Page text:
Allegorical interpretation is in fact the older of these two procedures, or at least the first to leave observable traces of itself as a systematic practice. The Greek noun allêgoria did not come into use until the Roman period. At the end of the first century CE, Plutarch is still calling it a new term. But the mode of thinking to which the term was attached has deep classical roots. The central concepts of ancient allegorical reading are represented in a cluster of terms: “symbol” (symbolon), hyponoia (“under-meaning”), and “enigma” (aenigma).2 In one of the earliest extensive testimonies to allegorical interpretation, the work of the Derveni commentator (fourth century BCE), the key term is “enigma”: this commentary presents a cosmological and religious explanation of an Orphic poem, often by bringing etymological pressure to bear on individual names and terms, and finds mystical truths and cultic significance embedded in the poetic language and the figures of myth. At its most fundamental, such allegorizing is a search for esoteric truths, for meaning that is concealed but ultimately interpretable. The later term allêgoria was thus nearly synonymous with symbolon, the encoded expression of a mystical or philosophical truth, a manifestation of transcendental meaning that is at once immediate and remote. This is the model of allegorical thought that Plato found problematic because not all readers of poetry would be intellectually equipped to discover its immanent truths (although Plato himself was famously to construct some of the most enduring philosophical allegories, notably the Allegory of the Cave and the Myth of Er in the Republic). This remained the model pursued by Stoic philosophers in their theology, physics, and metaphysics, and which they in turn bequeathed to Greek commentators on Homer during the Hellenistic period. It also informed a strong tradition of later Latin mythographical commentary which focused its attention on Virgil: the commentator Fulgentius (fifth or sixth century) elevated Virgil's poetry to philosophical status by extracting latent cosmographical truths from the poetic narrative, and the massive commentary on the Aeneid by the grammarian Servius (fourth century) often engages allegorical perspectives.3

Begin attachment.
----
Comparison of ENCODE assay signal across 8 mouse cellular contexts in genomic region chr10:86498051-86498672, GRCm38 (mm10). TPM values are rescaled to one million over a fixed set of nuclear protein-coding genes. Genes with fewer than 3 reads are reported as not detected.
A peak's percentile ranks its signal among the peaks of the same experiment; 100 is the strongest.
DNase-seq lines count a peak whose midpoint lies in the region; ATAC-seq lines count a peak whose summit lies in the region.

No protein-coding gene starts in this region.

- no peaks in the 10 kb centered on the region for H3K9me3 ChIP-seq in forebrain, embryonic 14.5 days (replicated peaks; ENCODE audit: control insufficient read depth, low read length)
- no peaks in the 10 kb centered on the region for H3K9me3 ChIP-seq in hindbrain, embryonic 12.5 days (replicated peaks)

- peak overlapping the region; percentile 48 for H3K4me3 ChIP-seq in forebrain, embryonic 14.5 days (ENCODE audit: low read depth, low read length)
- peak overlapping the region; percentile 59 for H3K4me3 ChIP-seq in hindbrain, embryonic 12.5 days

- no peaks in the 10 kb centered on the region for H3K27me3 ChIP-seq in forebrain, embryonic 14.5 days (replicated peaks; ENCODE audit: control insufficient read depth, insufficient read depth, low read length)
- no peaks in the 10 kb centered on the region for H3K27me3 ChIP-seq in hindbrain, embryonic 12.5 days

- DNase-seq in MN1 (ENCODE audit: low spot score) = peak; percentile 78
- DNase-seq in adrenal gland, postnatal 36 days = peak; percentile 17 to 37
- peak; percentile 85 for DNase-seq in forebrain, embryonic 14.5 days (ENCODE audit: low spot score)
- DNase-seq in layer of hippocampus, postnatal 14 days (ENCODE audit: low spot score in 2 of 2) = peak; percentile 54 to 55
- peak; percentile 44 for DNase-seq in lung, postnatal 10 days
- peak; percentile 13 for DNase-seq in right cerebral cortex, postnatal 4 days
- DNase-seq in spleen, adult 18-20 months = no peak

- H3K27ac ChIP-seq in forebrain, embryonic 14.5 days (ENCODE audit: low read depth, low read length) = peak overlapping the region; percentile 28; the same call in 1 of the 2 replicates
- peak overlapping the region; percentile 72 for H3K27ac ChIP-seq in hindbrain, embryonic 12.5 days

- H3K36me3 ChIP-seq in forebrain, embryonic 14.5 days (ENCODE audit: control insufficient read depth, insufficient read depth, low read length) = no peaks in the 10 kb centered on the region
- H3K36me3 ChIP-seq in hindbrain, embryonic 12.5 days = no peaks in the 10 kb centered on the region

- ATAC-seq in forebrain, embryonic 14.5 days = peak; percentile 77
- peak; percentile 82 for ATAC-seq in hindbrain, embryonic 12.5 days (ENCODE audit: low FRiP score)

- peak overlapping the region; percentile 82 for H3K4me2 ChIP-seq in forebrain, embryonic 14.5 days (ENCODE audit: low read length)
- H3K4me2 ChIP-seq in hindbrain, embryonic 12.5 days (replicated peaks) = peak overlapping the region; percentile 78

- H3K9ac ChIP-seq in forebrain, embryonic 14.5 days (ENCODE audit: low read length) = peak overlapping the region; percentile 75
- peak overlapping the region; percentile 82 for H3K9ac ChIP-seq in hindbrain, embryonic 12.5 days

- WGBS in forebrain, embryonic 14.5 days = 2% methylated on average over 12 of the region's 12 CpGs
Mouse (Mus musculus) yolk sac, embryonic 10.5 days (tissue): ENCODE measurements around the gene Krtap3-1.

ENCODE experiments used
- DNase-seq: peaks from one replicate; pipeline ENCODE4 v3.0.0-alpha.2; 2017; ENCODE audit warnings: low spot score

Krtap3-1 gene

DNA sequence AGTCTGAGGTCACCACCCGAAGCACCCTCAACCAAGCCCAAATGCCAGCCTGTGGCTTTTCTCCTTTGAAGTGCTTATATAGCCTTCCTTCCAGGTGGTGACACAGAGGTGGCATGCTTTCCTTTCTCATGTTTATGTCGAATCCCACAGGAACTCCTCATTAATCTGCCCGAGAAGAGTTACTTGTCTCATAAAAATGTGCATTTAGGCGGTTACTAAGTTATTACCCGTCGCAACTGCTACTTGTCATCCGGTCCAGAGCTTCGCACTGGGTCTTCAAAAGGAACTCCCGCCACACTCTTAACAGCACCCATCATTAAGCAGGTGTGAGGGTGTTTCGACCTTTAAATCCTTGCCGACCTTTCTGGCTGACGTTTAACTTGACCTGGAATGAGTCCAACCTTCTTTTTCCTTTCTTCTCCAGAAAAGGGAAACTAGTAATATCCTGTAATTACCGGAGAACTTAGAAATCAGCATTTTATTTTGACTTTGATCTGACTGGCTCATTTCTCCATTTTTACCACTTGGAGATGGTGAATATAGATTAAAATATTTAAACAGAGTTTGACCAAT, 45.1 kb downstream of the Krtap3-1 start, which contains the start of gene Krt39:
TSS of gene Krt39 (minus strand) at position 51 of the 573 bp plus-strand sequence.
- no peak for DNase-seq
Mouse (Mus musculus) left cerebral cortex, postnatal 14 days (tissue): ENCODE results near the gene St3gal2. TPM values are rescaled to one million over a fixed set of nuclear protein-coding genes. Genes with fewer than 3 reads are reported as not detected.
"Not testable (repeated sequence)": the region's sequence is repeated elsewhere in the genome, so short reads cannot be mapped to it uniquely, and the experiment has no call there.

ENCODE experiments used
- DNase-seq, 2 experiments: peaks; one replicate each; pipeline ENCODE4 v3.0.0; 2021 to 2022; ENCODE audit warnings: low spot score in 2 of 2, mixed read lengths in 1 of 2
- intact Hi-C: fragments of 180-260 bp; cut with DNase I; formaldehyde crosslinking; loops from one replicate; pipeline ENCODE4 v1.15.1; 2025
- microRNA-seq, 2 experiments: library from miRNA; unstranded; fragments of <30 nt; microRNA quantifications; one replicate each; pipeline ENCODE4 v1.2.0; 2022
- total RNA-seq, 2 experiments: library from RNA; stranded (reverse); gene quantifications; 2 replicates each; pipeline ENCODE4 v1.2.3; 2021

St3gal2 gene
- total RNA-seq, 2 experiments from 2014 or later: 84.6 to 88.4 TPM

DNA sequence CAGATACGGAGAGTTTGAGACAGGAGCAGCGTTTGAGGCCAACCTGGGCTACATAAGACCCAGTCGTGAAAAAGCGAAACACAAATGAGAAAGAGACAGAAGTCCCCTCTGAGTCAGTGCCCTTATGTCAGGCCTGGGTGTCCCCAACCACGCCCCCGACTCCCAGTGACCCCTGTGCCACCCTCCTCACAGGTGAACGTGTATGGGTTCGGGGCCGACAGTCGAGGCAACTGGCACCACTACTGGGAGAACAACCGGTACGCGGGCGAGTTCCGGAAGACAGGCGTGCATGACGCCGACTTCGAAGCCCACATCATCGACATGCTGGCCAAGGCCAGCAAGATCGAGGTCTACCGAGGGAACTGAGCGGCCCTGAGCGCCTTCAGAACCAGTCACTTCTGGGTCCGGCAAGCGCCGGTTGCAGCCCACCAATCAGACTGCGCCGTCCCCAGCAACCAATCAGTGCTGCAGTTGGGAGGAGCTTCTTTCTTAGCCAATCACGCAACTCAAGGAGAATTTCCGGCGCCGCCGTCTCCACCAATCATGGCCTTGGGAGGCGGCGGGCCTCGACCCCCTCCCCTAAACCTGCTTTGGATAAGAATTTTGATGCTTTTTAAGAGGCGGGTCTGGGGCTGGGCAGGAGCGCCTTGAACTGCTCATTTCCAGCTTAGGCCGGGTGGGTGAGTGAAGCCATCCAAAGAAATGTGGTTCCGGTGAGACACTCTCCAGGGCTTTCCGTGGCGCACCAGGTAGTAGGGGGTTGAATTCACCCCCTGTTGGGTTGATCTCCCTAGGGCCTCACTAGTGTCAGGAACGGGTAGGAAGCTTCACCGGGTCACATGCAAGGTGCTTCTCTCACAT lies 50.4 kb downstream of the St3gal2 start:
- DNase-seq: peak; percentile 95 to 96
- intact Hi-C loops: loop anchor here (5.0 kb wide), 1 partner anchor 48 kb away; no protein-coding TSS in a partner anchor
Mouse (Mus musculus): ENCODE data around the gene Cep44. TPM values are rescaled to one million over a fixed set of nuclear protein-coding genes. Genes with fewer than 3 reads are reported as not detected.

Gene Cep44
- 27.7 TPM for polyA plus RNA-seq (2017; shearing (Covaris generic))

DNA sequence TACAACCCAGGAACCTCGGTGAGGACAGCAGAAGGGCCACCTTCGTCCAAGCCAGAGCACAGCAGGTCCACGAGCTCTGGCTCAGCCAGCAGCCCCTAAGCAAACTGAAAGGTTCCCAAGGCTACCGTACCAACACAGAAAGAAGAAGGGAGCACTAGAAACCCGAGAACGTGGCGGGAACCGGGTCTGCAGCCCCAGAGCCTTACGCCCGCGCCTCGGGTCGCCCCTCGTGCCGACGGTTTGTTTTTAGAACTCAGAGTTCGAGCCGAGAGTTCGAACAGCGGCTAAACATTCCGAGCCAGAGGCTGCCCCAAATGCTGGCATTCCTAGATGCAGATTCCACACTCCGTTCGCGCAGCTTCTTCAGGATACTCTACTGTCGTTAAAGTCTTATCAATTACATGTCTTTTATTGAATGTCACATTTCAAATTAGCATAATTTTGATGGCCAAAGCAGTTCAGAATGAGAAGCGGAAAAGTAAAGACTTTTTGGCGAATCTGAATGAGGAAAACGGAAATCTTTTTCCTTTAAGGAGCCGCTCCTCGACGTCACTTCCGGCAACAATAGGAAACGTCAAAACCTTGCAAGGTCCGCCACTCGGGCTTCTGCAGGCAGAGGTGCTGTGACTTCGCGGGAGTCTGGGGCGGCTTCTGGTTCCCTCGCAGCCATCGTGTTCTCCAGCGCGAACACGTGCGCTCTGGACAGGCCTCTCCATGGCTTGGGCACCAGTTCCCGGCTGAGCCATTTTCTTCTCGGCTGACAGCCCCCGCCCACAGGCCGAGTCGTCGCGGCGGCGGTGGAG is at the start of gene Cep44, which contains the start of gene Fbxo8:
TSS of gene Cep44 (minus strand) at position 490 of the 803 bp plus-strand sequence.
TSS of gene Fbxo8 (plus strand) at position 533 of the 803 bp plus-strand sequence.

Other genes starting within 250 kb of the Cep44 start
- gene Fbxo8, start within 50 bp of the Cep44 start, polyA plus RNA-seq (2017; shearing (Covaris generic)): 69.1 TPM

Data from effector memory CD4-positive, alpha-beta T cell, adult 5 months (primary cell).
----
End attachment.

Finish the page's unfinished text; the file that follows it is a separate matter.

Jewish and early Christian thinkers would build their edifices of exegesis and scriptural allegory on the ancient foundation of esoteric reading. Theirs too was a hermeneutic aimed at the transcendent truths which are concealed in language. In rabbinic exegesis as well as in the thought of such early Christian figures as Paul and Origen, the indeterminacy of the scriptural text is held in tension with the guaranteed and complete truth of the inner logos. The vast metaphysical elaborations of Greek Neoplatonism were also to emerge, in late antiquity, out of this early system of allegorical hermeneutics. Neoplatonist commentators turned their attention to the transcendent meanings that they saw hidden in poetic and philosophical myth, for example, Porphyry's commentary on the Cave of the Nymphs episode in the Odyssey and Proclus’ commentary on Plato's Myth of Er. Neoplatonist allegorism cast a powerful influence forward on medieval and humanist reading habits. Certain strains in the early Islamic allegorical tradition also reflect Platonic thought about the different parts of the soul and the layering of the cosmos. The Platonist influence was mediated to the Western Middle Ages through the writings of a few Neoplatonists who wrote in Latin, notably Macrobius, and by the all-important Latin commentary-translation of Plato's Timaeus by Calcidius (fourth century ce). This hermeneutical influence also extended into the Latin Middle Ages through the Christian Neoplatonist known as the Pseudo-Dionysius, whose mystical writings in Greek were translated into Latin by John Scotus Eriugena in the ninth century. Of course the recovery of classical Greek by Humanist scholars, starting in the fifteenth century, ushered in a new era of enthusiasm for Neoplatonist allegory.